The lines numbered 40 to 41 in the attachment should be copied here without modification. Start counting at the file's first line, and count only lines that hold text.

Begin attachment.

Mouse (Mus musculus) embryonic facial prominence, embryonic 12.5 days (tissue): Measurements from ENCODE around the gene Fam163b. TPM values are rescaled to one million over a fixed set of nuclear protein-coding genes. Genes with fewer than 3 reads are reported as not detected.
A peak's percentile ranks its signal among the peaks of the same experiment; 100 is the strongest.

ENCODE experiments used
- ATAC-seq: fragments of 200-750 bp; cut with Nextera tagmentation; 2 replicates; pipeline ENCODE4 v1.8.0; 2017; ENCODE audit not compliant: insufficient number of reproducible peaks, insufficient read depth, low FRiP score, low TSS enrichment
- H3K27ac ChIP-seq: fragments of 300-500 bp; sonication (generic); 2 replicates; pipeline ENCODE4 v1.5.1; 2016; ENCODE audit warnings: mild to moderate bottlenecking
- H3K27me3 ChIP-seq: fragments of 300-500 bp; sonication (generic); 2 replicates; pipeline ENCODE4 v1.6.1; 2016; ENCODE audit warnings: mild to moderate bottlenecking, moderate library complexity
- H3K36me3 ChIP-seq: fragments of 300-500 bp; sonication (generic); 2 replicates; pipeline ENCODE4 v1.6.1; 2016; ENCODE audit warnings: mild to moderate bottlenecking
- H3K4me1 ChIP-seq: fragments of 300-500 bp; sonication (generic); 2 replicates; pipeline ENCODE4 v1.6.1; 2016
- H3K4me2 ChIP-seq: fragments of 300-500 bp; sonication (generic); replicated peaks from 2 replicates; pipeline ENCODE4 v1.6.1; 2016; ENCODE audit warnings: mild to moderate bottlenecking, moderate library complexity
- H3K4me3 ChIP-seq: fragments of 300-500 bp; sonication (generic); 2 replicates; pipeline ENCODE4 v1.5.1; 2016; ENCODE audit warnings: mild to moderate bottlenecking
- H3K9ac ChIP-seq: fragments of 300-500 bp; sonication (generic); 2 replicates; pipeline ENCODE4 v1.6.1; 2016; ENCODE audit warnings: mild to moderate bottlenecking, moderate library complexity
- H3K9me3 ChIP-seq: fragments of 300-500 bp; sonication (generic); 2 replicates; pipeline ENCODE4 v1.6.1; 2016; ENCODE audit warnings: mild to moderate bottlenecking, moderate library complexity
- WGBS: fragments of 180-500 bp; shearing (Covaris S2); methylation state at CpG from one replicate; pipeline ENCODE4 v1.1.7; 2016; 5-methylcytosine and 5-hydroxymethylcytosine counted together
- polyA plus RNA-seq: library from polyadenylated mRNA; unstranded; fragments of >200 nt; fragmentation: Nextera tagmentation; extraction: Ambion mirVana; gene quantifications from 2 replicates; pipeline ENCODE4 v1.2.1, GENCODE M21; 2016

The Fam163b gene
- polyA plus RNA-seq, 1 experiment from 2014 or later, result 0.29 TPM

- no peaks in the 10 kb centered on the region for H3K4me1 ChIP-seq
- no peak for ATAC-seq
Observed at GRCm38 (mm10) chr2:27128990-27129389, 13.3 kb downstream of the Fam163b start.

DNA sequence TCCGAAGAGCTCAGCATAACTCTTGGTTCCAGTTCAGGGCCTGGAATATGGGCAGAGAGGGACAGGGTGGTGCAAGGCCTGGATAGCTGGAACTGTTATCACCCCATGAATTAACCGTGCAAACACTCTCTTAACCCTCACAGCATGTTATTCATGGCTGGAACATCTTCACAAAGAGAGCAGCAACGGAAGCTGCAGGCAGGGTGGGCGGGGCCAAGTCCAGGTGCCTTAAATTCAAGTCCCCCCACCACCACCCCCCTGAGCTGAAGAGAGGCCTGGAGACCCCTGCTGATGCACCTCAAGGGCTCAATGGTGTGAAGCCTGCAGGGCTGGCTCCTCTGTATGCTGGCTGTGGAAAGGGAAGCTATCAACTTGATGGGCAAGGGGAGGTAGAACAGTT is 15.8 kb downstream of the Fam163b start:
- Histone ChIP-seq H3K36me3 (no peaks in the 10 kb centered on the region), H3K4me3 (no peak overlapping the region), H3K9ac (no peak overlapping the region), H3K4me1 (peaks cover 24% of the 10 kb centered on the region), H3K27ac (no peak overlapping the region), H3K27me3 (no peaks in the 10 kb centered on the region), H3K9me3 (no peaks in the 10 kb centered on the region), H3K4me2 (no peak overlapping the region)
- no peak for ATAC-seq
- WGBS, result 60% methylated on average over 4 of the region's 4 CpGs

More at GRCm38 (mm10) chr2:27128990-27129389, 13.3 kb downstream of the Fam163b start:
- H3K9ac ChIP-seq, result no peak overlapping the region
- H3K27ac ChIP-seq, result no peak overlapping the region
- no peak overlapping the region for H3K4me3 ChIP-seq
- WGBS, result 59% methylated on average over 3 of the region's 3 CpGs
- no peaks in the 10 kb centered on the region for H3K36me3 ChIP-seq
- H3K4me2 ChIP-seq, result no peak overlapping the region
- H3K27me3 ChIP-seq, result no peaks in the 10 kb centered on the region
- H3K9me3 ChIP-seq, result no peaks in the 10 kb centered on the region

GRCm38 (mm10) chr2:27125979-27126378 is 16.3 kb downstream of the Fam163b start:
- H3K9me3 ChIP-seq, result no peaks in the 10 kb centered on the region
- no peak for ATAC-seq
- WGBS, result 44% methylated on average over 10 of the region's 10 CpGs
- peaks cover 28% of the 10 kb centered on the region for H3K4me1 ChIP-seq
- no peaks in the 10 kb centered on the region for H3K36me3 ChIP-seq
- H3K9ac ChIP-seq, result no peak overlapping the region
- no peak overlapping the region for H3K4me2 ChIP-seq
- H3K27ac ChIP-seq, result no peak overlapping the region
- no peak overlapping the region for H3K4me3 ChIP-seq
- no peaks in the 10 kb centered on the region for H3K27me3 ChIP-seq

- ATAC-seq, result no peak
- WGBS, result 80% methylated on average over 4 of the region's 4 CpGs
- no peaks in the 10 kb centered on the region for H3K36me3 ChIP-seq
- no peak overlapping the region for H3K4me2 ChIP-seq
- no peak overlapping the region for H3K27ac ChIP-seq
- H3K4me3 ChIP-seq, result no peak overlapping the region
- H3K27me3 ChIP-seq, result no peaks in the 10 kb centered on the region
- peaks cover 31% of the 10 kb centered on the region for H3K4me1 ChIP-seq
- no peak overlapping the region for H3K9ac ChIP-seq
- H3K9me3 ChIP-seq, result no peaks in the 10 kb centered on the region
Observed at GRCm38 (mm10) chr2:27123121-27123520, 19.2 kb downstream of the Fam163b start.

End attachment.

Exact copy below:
- no peak overlapping the region for H3K4me2 ChIP-seq
- H3K27ac ChIP-seq, result no peak overlapping the region